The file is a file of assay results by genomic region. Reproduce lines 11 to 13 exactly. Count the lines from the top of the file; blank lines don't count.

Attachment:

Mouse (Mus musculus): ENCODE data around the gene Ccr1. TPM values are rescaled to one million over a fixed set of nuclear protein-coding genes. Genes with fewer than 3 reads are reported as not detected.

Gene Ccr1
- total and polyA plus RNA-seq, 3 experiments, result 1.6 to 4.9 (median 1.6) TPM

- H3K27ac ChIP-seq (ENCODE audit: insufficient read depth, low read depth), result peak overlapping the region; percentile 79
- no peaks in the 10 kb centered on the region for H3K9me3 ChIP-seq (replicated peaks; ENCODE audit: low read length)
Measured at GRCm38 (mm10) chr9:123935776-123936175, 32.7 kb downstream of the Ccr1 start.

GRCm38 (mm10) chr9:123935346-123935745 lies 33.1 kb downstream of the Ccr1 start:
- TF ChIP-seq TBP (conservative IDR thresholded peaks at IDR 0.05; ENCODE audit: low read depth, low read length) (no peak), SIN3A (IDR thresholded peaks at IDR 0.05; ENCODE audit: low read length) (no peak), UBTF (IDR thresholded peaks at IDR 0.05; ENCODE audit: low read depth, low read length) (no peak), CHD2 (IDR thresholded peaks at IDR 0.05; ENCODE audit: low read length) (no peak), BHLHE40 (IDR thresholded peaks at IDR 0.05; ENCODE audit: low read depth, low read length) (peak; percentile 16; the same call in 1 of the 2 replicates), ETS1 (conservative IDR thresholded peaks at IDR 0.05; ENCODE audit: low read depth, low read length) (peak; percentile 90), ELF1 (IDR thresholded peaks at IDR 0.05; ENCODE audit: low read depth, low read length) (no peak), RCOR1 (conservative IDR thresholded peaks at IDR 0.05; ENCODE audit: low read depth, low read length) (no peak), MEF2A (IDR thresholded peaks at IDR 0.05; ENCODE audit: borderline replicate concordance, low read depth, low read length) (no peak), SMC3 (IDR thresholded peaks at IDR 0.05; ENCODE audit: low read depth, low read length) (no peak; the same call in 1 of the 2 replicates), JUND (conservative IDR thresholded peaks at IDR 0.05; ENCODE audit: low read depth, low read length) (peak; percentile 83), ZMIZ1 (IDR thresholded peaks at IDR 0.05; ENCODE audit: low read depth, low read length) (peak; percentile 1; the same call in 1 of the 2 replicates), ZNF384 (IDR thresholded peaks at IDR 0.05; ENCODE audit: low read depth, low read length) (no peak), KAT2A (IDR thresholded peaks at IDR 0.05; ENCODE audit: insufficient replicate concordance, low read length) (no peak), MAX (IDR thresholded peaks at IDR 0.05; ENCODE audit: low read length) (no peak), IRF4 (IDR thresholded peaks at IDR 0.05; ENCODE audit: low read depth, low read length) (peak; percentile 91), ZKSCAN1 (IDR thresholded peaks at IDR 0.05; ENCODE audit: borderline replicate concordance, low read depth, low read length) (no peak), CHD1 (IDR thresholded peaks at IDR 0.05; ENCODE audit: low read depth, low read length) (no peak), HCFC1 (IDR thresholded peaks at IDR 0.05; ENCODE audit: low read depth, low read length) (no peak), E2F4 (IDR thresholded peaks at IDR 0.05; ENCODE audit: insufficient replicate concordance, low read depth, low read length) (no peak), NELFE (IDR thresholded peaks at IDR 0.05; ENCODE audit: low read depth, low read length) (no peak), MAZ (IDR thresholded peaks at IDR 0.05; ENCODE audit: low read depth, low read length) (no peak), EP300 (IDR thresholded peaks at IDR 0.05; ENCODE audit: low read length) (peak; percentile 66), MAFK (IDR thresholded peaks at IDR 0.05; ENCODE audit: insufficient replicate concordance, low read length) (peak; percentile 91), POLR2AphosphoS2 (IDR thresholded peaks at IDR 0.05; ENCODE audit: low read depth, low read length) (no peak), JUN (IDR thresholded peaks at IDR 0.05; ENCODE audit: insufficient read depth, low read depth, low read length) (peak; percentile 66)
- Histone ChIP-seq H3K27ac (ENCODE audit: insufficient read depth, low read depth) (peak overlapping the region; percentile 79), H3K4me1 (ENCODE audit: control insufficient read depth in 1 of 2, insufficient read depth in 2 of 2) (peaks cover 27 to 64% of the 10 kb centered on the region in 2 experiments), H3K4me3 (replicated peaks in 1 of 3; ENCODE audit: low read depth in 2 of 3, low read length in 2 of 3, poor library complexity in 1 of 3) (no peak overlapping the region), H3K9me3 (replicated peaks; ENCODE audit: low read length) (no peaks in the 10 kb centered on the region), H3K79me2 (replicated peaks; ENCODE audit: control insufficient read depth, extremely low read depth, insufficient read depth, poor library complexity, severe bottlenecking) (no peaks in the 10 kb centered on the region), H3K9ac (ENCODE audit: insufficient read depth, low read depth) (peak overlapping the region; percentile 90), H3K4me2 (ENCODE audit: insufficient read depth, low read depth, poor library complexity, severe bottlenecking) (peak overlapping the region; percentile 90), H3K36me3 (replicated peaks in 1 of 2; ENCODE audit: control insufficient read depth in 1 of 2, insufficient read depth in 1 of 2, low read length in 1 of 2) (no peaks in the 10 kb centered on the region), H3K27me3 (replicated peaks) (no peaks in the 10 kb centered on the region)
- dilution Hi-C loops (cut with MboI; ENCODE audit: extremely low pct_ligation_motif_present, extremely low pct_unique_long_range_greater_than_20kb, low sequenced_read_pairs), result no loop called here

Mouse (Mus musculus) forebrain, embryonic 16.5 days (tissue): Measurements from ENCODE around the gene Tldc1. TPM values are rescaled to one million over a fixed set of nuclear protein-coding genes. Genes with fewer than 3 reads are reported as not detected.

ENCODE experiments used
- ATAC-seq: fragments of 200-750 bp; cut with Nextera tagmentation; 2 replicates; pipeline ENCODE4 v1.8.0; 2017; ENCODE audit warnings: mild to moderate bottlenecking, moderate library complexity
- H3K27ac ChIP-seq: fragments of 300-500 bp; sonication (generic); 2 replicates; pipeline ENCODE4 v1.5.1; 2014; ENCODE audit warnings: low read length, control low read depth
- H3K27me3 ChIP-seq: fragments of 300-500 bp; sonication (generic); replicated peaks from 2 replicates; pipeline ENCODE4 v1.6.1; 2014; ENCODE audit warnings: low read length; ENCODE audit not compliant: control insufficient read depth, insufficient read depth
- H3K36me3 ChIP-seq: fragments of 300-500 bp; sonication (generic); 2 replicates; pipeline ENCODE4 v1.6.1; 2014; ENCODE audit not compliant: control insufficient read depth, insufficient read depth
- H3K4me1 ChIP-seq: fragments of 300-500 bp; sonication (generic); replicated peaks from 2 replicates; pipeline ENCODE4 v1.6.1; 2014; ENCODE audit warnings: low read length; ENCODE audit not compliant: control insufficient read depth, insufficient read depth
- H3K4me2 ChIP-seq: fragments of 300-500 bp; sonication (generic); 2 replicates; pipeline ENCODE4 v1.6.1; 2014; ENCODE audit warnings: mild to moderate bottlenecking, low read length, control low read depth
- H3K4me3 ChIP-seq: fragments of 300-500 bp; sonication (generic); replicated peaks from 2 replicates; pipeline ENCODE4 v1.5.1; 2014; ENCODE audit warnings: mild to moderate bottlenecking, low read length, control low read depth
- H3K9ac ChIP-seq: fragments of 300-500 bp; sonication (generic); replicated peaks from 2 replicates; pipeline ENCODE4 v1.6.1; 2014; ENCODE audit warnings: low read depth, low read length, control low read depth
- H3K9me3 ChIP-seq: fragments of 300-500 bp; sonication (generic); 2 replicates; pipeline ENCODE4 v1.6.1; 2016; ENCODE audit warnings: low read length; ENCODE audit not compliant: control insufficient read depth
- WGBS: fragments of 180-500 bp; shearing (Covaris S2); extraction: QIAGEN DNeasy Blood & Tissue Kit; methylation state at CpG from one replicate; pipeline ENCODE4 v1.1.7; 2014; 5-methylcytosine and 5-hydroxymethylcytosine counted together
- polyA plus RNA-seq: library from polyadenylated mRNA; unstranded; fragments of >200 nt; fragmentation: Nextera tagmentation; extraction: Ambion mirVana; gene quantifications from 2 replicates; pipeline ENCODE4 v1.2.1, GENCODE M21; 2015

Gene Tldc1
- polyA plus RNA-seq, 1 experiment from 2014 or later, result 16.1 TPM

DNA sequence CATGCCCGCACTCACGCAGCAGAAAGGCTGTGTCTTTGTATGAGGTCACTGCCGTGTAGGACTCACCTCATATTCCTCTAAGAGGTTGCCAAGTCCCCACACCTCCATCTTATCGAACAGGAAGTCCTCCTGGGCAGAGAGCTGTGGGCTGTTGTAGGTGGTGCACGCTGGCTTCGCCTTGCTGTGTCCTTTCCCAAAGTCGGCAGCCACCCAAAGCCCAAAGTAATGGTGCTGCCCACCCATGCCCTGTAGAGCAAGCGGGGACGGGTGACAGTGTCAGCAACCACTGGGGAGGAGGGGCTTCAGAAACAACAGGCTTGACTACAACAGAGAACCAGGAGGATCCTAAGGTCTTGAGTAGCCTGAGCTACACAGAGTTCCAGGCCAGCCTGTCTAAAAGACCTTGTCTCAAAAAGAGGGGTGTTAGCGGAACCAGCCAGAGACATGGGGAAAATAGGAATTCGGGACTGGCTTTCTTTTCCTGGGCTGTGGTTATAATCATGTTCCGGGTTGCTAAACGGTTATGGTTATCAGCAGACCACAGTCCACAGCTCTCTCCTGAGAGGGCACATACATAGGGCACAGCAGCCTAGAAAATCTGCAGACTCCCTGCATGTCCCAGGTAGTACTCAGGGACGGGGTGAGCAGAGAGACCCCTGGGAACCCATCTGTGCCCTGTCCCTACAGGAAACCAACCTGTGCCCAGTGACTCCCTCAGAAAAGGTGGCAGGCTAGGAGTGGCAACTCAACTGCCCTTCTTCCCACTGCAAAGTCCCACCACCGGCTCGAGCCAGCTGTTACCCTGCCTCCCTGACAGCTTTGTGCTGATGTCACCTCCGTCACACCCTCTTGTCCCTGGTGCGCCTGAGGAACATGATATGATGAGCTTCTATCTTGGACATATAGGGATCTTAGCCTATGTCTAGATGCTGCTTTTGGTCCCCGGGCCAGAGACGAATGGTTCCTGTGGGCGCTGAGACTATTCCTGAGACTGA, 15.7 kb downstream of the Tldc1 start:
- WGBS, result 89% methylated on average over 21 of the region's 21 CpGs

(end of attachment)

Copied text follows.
Mouse (Mus musculus) forebrain, embryonic 16.5 days (tissue): Measurements from ENCODE around the gene Tldc1. TPM values are rescaled to one million over a fixed set of nuclear protein-coding genes. Genes with fewer than 3 reads are reported as not detected.

ENCODE experiments used
- ATAC-seq: fragments of 200-750 bp; cut with Nextera tagmentation; 2 replicates; pipeline ENCODE4 v1.8.0; 2017; ENCODE audit warnings: mild to moderate bottlenecking, moderate library complexity